Le 23 juillet 2021, la Cour suprême du Canada a publié sa décision Corner Brook (Ville) c. Bailey (« Bailey »), précisant la manière dont les décharges de responsabilité devraient être interprétées.
Une traduction de ce billet sera disponible prochainement.
On July 23, 2021, the Supreme Court of Canada released its decision in Corner Brook (City) v. Bailey ("Bailey"), clarifying how releases should be interpreted.
- The Supreme Court ruled that a release is a contract and the general principles of contractual interpretation articulated in Sattva Capital Corp v. Creston Moly Corp. ("Sattva") apply.
- The rule set out in London and South Western Railway v. Blackmore (1870), L.R. 4 H.L. (the "Blackmore Rule") — which stated that the general words in a release are limited to those things which were specifically in the contemplation of the parties at the time the release was given — has outlived its usefulness and is subsumed entirely by the current approach to contractual interpretation set out in Sattva.
- Distinctions between claims based on facts known to both parties and claims based on facts not known to both parties may be relevant when interpreting a release and assessing whether the claim at issue is the kind of claim the parties mutually intended to release. In the words of the Supreme Court, the ultimate question is whether "the claim is of the type of claim to which the release is directed". This will depend on the wording and surrounding circumstances of the release in each case.
This case arises from a motor vehicle accident in which Mrs. Bailey ("Mrs. B") struck an employee of the City of Corner Brook ("City Employee") with her husband's car. The City Employee sued Mrs. B for injuries sustained in the accident. In a separate action, Mrs. B and her husband ("the Baileys") sued the City of Corner Brook ("City") for property damage to the car and physical injury Mrs. B suffered in the accident.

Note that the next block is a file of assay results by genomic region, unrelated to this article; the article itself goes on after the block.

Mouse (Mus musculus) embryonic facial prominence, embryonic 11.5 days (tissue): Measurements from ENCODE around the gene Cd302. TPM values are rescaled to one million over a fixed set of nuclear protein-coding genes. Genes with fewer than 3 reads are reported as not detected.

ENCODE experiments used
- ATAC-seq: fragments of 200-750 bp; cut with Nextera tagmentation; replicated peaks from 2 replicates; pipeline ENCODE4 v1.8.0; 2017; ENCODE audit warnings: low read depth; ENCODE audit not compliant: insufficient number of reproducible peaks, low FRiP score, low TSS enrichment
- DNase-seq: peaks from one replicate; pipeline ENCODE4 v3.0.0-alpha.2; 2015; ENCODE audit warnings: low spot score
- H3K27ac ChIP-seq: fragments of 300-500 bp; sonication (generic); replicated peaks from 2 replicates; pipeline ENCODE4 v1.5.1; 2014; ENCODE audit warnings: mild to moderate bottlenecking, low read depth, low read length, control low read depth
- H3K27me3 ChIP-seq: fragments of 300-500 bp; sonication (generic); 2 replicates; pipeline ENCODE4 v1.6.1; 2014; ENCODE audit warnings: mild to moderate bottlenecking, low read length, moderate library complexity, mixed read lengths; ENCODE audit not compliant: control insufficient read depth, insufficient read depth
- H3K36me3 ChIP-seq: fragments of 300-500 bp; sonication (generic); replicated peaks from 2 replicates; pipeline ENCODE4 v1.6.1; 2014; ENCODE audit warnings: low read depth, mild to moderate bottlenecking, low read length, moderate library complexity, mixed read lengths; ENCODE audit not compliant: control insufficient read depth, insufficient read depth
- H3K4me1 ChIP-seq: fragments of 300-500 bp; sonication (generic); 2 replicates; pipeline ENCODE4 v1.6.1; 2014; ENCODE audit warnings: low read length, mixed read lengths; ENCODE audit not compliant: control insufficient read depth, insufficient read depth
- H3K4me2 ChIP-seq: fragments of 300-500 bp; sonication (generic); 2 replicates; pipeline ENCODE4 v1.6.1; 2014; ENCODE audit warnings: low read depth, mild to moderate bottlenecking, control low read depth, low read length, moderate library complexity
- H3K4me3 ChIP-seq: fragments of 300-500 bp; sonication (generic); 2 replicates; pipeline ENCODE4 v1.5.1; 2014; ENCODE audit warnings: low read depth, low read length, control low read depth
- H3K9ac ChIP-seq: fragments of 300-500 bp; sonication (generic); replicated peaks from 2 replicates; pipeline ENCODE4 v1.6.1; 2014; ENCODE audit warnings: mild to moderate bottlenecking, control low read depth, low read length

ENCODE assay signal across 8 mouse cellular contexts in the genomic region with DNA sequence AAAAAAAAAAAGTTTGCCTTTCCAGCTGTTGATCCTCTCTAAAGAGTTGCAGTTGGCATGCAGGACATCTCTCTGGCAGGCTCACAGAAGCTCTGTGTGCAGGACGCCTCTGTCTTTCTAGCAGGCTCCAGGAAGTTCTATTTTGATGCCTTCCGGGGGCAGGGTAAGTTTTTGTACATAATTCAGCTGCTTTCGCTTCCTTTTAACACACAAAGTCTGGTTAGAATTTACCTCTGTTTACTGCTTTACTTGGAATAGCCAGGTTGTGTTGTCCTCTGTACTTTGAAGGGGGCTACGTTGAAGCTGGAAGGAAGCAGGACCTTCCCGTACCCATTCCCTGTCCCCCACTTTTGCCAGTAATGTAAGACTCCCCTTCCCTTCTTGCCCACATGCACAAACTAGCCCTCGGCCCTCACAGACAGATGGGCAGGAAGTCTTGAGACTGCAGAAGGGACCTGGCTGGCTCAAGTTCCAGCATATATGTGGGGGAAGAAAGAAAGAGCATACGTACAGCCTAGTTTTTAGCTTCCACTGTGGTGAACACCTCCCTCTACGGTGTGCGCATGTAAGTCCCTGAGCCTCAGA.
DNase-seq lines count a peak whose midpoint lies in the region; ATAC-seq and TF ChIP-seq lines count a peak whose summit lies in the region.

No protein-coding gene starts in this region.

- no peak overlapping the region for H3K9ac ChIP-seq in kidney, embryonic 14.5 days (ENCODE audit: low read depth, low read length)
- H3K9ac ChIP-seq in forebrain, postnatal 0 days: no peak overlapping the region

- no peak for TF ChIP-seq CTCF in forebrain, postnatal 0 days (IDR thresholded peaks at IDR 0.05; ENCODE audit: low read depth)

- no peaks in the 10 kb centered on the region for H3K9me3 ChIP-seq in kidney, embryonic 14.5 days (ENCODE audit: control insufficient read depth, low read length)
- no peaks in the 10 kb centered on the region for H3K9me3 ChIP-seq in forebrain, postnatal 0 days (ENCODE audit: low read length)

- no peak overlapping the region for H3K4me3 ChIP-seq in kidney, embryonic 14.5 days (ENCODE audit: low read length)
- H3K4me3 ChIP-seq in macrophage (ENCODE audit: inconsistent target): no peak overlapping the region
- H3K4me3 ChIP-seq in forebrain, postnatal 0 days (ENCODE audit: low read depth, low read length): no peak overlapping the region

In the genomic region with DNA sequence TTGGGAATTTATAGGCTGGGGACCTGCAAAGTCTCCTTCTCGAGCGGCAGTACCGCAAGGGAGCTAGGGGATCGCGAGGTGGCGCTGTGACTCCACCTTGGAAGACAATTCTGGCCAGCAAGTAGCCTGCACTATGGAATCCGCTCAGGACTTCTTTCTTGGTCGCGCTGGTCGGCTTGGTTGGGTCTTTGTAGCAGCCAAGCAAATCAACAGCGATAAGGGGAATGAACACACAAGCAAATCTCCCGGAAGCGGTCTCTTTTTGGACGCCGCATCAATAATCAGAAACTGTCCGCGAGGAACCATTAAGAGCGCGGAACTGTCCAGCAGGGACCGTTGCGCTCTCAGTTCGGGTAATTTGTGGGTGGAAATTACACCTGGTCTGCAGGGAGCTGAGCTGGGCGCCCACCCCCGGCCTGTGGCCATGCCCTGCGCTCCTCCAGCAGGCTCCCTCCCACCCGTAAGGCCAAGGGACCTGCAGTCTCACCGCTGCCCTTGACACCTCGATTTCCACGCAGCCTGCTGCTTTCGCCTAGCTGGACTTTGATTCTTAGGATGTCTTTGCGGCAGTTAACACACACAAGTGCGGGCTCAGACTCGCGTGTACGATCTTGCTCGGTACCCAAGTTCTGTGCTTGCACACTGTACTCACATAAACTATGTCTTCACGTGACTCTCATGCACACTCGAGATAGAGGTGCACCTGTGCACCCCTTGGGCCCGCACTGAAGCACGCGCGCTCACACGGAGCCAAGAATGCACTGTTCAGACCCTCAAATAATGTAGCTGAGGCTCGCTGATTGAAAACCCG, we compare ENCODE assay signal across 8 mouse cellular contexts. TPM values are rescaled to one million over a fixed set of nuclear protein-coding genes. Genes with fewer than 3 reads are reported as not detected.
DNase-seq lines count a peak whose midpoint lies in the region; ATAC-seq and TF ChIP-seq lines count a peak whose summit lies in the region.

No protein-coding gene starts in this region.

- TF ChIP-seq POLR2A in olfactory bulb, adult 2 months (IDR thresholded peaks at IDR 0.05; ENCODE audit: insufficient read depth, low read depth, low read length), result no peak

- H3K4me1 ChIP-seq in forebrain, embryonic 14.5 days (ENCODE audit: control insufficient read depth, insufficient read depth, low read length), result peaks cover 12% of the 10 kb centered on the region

The Baileys reached a settlement with the City and released the City from liability relating to the accident. Pursuant to the release, the Baileys "release[d] and forever discharge[d] the City... from all actions, suits, causes of action... foreseen or unforeseen... and claims of any kind or nature whatsoever arising out of or relating to the accident". Several years later, Mrs. B brought a third party claim against the City, claiming contribution or indemnity from the City in the action brought against her by the City Employee. The City brought a summary trial application before the Newfoundland and Labrador Supreme Court, alleging that the release barred the third party claim.
Rulings of the Lower Courts
At the Newfoundland and Labrador Supreme Court, the application judge concluded that the release barred the third party claim against the City and stayed the claim. Mrs. B appealed to the provincial Court of Appeal, which unanimously allowed her appeal and reinstated the third party claim. The Court of Appeal held that the application judge made three extricable errors of law and that the words, the context and the exchange of correspondence were consistent with the release being interpreted as a release of the Baileys' claim in their action against the City only.
The City appealed to the Supreme Court of Canada.
The Supreme Court of Canada's Decision
In a unanimous decision, the Supreme Court of Canada disagreed with the Court of Appeal and reinstated the decision of the application judge.
Approach to the interpretation of releases
Writing for the Court, Justice Rowe emphasized that Sattva directs courts to:
...read the contract as a whole, giving the words used their ordinary and grammatical meaning, consistent with the surrounding circumstances known to the parties at the time of formation of the contract.
Justice Rowe held that a release is a contract, and the Blackmore Rule and the jurisprudence pursuant to it should no longer be referred to, as the function it had served has been subsumed entirely by the modern approach to contractual approach set out in Sattva.